Fr. Lawrence Jagdfeld, O.F.M., Administrator
"Did you hear me?"
I wonder how many times we have been asked this question. Parents ask their children, spouses ask one another, teachers ask their students. We all seem to develop that habit of "selective" hearing. Yet there is probably no greater gift we can give one another than to listen to one another. We all want to be heard. Those of us who have taken courses in public speaking have been schooled in the art of grabbing the attention of our audience and holding on to it.
Today's Gospel passage ends with a maxim from the lips of Jesus: Whoever has ears ought to hear (Matthew 13:43b). The saying is just another way to ask "Did you hear me?" Listening to the Word of God is perhaps the most important kind of hearing. Failing to listen, failing to hear can lead to dire consequences. The first reading from the Prophet Jeremiah is a powerful lament, a poem so poignant that it is included in the Liturgy of the Hours in the four week psalter. Jeremiah cries out in anguish as he witnesses the destruction of the people of Israel, the consequence of failing to listen, of failing to hear and obey God's word.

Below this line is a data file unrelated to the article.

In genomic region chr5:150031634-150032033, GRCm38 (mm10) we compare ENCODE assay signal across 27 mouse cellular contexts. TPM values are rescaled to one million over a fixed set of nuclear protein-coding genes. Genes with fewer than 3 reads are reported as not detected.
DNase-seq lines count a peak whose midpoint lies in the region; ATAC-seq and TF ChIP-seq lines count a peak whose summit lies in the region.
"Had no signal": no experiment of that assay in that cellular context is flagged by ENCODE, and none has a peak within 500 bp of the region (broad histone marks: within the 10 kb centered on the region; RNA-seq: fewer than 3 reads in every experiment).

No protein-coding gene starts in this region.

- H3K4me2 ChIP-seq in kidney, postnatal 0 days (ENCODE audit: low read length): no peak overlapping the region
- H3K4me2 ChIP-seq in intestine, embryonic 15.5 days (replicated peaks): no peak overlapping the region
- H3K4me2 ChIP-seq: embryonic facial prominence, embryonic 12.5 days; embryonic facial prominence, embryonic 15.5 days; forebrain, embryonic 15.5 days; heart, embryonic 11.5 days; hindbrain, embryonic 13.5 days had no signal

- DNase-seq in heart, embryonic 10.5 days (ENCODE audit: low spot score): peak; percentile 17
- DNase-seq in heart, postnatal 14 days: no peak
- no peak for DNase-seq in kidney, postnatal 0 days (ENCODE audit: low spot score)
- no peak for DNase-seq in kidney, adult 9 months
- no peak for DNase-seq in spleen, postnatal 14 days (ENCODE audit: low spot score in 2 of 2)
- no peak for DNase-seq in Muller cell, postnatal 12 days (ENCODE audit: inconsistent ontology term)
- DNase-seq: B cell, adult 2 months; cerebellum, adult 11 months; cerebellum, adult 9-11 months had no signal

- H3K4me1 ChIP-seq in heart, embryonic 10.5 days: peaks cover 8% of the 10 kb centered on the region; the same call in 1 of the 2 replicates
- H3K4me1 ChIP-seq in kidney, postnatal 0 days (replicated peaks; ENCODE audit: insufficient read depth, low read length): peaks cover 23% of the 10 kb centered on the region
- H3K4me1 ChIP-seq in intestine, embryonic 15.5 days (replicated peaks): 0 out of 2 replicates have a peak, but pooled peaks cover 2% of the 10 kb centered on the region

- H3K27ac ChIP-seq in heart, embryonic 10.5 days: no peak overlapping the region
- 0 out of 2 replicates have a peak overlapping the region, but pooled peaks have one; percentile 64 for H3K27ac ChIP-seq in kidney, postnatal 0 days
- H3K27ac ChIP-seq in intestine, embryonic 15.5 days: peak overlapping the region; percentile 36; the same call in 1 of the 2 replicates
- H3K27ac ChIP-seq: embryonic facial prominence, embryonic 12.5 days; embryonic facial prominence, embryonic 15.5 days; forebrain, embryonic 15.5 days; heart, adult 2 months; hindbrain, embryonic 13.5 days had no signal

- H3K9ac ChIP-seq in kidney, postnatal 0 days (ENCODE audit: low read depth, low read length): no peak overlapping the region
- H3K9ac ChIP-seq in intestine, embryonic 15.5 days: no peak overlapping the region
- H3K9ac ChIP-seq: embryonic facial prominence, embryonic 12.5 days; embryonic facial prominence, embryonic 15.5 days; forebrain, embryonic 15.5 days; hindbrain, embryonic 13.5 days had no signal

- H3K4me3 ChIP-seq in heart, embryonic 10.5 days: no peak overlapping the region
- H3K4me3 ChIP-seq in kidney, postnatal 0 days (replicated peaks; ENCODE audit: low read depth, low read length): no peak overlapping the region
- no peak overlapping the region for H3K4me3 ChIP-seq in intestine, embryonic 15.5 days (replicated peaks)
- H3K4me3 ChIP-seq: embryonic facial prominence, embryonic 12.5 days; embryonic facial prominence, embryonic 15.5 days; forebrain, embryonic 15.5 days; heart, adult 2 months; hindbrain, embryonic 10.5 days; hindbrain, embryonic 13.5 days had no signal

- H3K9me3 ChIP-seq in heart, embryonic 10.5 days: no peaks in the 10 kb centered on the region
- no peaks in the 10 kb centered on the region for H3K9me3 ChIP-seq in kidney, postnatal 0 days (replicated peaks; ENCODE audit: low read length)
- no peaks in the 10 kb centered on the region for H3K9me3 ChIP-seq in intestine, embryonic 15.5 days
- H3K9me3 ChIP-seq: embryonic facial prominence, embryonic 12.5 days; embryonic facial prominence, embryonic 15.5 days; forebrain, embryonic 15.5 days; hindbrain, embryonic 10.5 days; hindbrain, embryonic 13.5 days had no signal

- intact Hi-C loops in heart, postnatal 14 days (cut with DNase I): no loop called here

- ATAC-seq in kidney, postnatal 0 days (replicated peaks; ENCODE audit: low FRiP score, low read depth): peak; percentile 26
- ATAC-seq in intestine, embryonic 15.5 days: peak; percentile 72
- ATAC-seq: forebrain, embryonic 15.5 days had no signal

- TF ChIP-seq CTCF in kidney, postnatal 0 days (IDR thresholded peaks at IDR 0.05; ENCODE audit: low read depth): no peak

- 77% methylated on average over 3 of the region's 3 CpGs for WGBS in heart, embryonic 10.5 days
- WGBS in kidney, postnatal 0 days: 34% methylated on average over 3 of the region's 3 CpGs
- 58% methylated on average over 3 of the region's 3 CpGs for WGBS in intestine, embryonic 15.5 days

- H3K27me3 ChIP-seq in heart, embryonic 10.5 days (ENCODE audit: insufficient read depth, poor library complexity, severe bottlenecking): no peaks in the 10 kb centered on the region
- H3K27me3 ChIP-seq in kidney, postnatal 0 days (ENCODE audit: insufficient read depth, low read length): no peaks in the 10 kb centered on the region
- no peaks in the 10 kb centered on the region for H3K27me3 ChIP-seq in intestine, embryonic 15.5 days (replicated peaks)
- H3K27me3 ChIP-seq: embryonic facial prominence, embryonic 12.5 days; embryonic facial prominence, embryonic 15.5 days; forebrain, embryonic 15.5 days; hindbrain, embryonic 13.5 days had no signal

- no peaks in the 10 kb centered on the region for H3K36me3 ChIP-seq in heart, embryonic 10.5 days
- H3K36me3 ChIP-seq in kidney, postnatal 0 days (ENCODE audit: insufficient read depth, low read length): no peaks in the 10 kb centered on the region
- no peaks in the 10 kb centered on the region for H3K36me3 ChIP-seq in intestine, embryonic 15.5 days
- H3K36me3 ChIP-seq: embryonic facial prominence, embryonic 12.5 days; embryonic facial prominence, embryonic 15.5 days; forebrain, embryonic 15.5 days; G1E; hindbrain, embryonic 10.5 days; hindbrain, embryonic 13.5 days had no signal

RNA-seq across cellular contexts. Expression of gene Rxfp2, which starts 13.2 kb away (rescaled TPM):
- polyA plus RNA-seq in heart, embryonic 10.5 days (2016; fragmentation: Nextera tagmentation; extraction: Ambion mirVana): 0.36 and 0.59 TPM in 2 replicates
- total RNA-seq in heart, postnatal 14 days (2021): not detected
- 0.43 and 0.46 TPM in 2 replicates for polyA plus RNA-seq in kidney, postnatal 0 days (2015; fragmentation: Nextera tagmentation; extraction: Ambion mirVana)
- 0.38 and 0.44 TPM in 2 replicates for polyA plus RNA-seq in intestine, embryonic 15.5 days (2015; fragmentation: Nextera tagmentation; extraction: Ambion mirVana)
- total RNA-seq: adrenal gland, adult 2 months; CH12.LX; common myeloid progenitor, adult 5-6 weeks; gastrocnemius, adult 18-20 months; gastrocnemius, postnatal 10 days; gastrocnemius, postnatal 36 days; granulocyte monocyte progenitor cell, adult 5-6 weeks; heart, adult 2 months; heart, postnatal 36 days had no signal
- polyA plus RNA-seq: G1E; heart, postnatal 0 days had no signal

One of the biographers of St. Francis of Assisi refers to him as "no deaf hearer" of God's word. Ears are not necessary to hear God's word, for we listen to the Word with our hearts. God's word is within us, given to us through the indwelling of the Holy Spirit. Pulling away from the noise of our daily life is the first step in listening to God's word. Creating a space and time during which we can devote our minds and hearts to God and the Word is the only way to truly hear what God is asking of us. It must and should, or to borrow a word from the lips of Jesus, it "ought" to become part of every day.